Kinera BD005 Pro review featured_2

Kinera BD005 Pro Earphones Review

TESTED AT $49
WHERE TO BUY

Kinera is a Chinese (aka ChiFi) earphone brand known for making visually stunning products. In today’s review, I’m checking out the Kinera BD005 Pro, The BD005 Pro is the updated version of the non-pro version and like its predecessor is a dual-driver hybrid IEM with one dynamic driver and one balanced armature driver.

HiFiGo official website: https://hifigo.com/

Disclaimer: This sample was provided for the purpose of an honest review. All observations and opinions here are my own based on my experience with the product.

Pros
  • Premium-looking shells
  • Fit and comfort
  • Clear, balanced sound
  • Price
Cons
  • Some upper-treble roll off
  • Included eartips are very small

Kinera BD005 Pro

Specifications
  • Sensitivity: 108+/-2db
  • Impedance: 16ohm
  • Frequency range: 20Hz-20kHz
  • Interface: 0.78mm 2Pin
  • Plug: 3.5mm
  • Cable length: 1.2m
Packaging & Accessories

BD005 Pro comes in a small hexagonal box. On the front of the box are some images showing the 3 available colour variations of the earphones. On the back of the box are some specifications, a frequency response graph and a clearer view of the 3 colours.

Inside the box are the Kinera BD005 Pro earphones, a detachable 2-pin cable, a round zipper clamshell case, 3 pairs of (tiny) silicone eartips and some documentation.

What's in the box

Design

Like all recent Kinera releases, the BD005 Pro has an elegant, striking design. It has 3D-printed resin shells and is available in 3 colours: red, blue and grey. On the faceplates is the Kinera logo in gold lettering which sits amidst a smattering of gold flakes inlay. It’s a relatively simple but impressive design that borrows from some of Kinera’s high-end models.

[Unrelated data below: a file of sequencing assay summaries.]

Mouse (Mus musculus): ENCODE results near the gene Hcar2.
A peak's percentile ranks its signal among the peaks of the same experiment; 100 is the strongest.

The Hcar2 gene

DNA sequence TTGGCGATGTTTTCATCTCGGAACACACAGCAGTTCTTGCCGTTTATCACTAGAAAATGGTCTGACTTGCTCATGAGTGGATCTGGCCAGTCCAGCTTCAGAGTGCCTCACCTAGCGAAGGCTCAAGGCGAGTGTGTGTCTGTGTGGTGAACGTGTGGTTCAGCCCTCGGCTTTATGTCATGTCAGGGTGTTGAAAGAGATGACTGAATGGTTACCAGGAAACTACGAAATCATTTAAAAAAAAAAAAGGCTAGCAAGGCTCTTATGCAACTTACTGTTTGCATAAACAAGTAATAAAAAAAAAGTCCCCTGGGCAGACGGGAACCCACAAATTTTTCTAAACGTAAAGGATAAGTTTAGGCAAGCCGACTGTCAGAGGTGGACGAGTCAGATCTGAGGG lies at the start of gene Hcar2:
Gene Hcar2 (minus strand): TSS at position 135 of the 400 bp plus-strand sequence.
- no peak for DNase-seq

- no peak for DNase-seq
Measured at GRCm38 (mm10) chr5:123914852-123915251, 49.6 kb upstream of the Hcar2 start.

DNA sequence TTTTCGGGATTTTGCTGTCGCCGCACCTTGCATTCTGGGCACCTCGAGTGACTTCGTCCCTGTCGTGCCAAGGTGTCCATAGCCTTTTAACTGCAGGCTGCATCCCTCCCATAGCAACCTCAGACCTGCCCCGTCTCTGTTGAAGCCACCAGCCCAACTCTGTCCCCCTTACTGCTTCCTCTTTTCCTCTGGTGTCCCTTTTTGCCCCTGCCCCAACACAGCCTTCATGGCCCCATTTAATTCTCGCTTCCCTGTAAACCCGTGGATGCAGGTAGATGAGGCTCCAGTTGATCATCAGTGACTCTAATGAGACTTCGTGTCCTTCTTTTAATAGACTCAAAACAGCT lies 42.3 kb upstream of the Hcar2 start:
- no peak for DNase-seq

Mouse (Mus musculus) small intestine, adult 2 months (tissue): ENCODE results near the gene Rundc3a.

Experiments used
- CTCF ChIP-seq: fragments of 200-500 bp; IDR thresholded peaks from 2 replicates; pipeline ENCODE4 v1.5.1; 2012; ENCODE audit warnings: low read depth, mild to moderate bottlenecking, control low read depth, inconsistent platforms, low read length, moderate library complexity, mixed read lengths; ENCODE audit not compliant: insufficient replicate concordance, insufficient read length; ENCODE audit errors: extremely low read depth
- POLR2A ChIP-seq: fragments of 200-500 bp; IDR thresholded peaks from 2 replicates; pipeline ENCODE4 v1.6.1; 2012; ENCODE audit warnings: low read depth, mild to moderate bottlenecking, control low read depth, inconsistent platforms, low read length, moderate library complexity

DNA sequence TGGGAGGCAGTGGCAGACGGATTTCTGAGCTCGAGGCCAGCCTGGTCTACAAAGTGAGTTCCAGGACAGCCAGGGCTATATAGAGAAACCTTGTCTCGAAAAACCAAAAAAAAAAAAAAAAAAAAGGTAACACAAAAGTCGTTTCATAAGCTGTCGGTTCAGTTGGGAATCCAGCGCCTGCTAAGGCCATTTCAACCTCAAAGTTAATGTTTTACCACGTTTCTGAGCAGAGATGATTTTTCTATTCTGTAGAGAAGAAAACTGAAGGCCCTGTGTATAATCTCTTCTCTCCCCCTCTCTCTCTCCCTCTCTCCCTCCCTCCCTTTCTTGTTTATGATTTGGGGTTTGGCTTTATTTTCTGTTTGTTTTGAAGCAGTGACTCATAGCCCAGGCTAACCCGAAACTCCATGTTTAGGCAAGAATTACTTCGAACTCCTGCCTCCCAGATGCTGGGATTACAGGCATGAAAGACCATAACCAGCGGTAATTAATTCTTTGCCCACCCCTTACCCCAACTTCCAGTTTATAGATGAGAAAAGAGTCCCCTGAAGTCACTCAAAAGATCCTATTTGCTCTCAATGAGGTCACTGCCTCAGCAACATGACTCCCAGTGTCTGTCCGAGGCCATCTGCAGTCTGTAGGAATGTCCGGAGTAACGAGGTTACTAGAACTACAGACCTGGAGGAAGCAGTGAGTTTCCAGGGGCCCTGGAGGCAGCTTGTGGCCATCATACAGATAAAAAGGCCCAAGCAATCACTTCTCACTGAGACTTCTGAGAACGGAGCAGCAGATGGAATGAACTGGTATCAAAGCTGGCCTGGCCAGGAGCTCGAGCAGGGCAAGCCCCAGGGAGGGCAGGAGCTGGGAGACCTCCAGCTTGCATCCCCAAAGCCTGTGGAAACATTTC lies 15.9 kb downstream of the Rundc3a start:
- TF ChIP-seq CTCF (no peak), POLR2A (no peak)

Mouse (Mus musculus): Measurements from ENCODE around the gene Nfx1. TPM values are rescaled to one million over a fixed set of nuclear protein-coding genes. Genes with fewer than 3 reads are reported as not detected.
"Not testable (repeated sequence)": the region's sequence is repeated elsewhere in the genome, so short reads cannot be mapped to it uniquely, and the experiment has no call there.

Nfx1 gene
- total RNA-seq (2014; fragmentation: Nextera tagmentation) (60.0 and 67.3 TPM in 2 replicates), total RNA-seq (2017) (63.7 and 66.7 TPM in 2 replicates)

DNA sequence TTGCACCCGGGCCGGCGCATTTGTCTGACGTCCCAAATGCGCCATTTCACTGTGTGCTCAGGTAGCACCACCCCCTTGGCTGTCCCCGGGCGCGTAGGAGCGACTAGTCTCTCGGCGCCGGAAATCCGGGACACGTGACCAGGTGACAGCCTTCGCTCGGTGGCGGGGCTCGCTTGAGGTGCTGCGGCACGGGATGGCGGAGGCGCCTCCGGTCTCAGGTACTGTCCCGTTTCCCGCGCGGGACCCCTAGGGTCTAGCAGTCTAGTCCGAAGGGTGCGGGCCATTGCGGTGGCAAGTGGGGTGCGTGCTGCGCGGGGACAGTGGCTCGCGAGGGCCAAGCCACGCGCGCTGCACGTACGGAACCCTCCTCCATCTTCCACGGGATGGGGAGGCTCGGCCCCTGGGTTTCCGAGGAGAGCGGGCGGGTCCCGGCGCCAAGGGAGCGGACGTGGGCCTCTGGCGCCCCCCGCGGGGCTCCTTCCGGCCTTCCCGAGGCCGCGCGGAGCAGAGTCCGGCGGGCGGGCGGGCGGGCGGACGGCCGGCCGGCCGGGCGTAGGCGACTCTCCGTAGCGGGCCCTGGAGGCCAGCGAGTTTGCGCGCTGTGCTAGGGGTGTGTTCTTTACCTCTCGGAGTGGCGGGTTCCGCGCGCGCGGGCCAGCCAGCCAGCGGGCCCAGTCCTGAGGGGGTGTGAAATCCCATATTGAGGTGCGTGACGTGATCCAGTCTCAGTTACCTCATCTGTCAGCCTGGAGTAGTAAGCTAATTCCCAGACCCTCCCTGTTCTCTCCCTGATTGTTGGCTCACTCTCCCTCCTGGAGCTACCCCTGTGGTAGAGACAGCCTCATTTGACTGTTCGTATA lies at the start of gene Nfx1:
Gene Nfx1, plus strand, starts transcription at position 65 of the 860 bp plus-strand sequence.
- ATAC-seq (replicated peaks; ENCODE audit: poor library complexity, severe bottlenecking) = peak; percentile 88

The Kinera BD005 Pro earphones

The build quality is excellent and especially good considering the entry-level price. A single vent sits on the top side of the housings, behind the 0.78mm 2-pin socket. The nozzle is aluminium and has a protective mesh cover. Internally, BD005 Pro contains a 9.2mm Beryllium dynamic driver and a custom 30095 balanced armature driver.

BD005 Pro has pseudo-custom styled shells that fit snug into my ears and I find them to be very comfortable. I have worn these for hours at a time on consecutive days without the slightest discomfort or irritation. Noise isolation is slightly above average and BD005 Pro blocks a good amount of outside noise. These are ideal for noisy public spaces and commuting.

The included stock 2-pin cable
Cable

The included cable is a 4-core braided type with black rubberised insulation. The 2-pin connector housings, Y-split and right-angled termination are all black aluminium. When it comes to handling, this cable performs well. It has minimal microphonics and drapes well. Furthermore, it’s also fairly resistant to tangling making it a good cable overall for an IEM in this price range.

The underside of the BD005 Pro shells with DAP and carrying case.

Sound

Gear used for testing includes:

The Kinera BD005 Pro has a warm tonality with a light v-shaped signature and relaxed treble. It’s got a full-bodied bass and creamy midrange with a smooth overall presentation. Power requirements are minimal so you can drive the earphones sufficiently from any device including phones.

Kinera BD005 Pro frequency response graph
Kinera BD005 Pro frequency response.
Bass

BD005 Pro has a healthy bass quantity that is not excessive but still provides a strong foundation for the rest of the frequency spectrum. The transition from sub-bass to mid-bass is fairly linear giving the bass fullness and body.